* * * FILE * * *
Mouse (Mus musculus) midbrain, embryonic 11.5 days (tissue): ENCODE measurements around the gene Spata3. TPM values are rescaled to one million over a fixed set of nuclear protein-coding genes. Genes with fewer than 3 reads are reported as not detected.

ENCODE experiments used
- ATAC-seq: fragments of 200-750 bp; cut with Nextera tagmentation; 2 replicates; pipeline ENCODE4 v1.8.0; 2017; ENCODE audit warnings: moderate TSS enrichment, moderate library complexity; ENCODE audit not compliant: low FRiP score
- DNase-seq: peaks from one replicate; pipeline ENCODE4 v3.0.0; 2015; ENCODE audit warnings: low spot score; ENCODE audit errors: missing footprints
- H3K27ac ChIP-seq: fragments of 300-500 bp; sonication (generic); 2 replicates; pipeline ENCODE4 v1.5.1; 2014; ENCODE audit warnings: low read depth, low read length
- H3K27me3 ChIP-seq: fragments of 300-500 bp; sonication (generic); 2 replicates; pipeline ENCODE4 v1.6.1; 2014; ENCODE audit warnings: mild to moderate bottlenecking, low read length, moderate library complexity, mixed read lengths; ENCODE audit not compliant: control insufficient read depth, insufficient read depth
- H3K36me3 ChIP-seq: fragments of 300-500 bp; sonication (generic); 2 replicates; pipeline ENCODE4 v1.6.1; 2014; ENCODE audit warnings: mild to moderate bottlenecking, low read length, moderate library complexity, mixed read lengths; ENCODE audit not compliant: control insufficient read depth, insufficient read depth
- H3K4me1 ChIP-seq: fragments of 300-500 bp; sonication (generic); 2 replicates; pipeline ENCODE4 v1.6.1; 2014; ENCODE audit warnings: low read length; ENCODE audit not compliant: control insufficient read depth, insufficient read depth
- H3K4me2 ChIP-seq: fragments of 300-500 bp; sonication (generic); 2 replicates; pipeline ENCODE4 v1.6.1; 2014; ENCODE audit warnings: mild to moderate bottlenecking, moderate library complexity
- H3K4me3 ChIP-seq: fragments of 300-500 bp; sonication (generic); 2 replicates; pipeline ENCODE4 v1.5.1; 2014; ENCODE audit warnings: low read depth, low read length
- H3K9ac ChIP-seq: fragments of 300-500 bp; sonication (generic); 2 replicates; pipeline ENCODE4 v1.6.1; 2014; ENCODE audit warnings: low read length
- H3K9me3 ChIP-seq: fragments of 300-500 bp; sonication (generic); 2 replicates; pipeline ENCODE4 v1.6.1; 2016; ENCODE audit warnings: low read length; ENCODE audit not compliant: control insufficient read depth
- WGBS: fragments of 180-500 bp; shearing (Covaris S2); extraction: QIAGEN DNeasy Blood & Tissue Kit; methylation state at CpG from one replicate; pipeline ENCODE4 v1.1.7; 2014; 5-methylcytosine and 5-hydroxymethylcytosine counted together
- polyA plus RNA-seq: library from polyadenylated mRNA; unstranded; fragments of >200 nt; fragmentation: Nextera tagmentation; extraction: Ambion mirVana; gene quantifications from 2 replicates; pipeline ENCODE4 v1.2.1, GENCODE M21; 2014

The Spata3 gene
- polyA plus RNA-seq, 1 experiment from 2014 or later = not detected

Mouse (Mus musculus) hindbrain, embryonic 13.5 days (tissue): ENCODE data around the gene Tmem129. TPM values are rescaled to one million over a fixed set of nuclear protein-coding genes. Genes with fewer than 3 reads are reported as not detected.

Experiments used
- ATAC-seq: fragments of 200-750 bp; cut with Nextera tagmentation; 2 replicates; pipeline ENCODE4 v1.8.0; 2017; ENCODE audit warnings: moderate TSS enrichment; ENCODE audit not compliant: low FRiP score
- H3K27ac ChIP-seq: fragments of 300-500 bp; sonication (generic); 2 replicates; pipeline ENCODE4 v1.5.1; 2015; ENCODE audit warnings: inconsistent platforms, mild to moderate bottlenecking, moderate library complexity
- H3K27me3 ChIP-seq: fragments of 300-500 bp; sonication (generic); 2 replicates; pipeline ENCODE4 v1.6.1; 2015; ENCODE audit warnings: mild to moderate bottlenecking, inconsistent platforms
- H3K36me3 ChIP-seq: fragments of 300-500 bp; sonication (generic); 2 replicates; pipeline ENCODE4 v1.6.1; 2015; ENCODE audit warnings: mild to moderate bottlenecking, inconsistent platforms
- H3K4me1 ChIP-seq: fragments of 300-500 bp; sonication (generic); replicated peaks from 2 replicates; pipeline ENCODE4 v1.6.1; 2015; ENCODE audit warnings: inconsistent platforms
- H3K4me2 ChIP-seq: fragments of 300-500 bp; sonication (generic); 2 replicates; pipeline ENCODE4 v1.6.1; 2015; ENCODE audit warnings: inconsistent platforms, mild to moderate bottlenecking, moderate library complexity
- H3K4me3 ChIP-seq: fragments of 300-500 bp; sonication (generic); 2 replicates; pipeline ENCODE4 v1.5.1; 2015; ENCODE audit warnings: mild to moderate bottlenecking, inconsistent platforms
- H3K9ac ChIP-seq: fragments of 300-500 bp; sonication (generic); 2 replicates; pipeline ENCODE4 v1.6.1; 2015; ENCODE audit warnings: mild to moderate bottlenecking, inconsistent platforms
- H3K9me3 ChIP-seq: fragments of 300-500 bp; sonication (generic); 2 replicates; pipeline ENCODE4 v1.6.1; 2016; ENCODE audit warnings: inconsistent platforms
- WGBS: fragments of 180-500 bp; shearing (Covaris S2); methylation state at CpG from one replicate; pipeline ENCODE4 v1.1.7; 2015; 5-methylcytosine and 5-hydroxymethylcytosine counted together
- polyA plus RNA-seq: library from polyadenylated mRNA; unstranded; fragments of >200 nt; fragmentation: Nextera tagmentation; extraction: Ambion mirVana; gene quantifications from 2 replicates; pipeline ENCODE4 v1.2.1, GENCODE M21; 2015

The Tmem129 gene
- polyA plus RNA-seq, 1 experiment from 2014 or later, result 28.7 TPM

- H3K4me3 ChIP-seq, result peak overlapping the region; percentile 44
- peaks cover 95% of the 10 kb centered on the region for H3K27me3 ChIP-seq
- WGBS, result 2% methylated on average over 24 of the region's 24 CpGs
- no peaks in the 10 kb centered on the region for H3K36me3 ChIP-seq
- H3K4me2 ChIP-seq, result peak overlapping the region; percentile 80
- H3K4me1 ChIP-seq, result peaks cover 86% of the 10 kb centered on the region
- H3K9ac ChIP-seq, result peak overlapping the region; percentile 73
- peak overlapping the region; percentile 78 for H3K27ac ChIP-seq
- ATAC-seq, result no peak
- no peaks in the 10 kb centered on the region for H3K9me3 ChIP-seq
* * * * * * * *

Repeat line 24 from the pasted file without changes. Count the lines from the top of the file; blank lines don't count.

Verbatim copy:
- H3K4me2 ChIP-seq: fragments of 300-500 bp; sonication (generic); 2 replicates; pipeline ENCODE4 v1.6.1; 2015; ENCODE audit warnings: inconsistent platforms, mild to moderate bottlenecking, moderate library complexity